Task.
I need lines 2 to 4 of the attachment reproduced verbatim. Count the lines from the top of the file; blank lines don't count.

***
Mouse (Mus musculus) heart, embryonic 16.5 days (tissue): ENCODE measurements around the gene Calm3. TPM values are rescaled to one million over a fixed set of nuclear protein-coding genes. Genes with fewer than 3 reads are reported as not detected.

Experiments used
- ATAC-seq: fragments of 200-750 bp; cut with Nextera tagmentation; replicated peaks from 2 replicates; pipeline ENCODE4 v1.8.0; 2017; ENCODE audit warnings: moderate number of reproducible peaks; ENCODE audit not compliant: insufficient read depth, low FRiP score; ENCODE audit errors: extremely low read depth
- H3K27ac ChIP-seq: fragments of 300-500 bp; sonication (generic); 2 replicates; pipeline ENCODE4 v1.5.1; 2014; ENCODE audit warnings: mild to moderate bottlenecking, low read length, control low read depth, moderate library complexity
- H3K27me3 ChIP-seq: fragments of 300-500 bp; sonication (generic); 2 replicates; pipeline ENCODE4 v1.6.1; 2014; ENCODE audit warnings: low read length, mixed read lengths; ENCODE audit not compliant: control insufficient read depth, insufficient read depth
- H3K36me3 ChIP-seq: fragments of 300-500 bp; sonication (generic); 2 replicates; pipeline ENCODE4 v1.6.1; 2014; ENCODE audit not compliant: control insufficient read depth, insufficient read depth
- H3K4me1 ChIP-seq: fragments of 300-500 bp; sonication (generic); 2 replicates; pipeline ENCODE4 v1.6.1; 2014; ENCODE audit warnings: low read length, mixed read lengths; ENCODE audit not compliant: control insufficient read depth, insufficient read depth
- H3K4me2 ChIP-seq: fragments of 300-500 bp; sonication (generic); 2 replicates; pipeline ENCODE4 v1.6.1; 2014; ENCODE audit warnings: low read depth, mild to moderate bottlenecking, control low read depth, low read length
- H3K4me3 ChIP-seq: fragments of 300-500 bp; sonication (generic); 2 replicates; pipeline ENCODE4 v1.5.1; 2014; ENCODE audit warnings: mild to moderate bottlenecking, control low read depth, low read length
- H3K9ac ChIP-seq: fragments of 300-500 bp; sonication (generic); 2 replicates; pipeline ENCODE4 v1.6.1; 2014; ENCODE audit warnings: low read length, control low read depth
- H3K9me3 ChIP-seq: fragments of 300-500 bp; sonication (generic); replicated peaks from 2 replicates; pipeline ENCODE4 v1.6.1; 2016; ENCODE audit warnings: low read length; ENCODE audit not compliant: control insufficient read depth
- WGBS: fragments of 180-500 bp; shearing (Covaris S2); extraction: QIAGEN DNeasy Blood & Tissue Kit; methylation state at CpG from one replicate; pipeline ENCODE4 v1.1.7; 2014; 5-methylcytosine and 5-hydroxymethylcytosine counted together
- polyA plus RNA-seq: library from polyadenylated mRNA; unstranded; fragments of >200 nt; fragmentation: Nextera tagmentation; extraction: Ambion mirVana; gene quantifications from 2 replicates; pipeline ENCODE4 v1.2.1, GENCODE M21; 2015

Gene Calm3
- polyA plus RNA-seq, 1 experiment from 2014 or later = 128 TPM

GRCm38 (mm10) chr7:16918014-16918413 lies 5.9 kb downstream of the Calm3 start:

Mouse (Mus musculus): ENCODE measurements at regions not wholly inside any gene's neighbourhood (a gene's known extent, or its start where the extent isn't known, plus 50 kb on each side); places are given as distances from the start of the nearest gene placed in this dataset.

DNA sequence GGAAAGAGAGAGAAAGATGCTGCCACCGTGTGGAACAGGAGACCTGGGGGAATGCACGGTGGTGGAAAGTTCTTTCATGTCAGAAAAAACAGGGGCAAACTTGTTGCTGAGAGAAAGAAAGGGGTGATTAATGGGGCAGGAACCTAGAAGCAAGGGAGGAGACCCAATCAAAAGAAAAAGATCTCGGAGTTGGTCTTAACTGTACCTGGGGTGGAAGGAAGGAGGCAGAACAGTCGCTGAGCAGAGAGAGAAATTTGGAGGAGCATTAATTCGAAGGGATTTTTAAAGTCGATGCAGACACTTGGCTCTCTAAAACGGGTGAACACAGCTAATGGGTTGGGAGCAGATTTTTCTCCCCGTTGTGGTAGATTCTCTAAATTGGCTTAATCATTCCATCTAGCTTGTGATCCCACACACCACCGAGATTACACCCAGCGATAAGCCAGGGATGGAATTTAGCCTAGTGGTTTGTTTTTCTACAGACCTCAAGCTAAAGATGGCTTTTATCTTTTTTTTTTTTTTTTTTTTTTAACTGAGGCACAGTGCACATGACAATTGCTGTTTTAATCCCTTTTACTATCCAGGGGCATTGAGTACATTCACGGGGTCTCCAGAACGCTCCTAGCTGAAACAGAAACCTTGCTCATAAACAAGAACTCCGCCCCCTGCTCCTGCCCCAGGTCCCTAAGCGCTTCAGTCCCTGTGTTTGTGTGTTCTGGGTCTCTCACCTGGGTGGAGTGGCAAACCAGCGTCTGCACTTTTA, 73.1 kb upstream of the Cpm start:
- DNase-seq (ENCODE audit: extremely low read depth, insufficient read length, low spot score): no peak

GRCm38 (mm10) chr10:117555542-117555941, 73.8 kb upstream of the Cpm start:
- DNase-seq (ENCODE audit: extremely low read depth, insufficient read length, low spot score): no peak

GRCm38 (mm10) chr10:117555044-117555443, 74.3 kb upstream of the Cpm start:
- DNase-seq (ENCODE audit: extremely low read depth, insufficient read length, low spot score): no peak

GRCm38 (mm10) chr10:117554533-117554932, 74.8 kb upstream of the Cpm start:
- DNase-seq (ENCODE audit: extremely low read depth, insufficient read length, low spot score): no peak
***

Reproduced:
Experiments used
- ATAC-seq: fragments of 200-750 bp; cut with Nextera tagmentation; replicated peaks from 2 replicates; pipeline ENCODE4 v1.8.0; 2017; ENCODE audit warnings: moderate number of reproducible peaks; ENCODE audit not compliant: insufficient read depth, low FRiP score; ENCODE audit errors: extremely low read depth
- H3K27ac ChIP-seq: fragments of 300-500 bp; sonication (generic); 2 replicates; pipeline ENCODE4 v1.5.1; 2014; ENCODE audit warnings: mild to moderate bottlenecking, low read length, control low read depth, moderate library complexity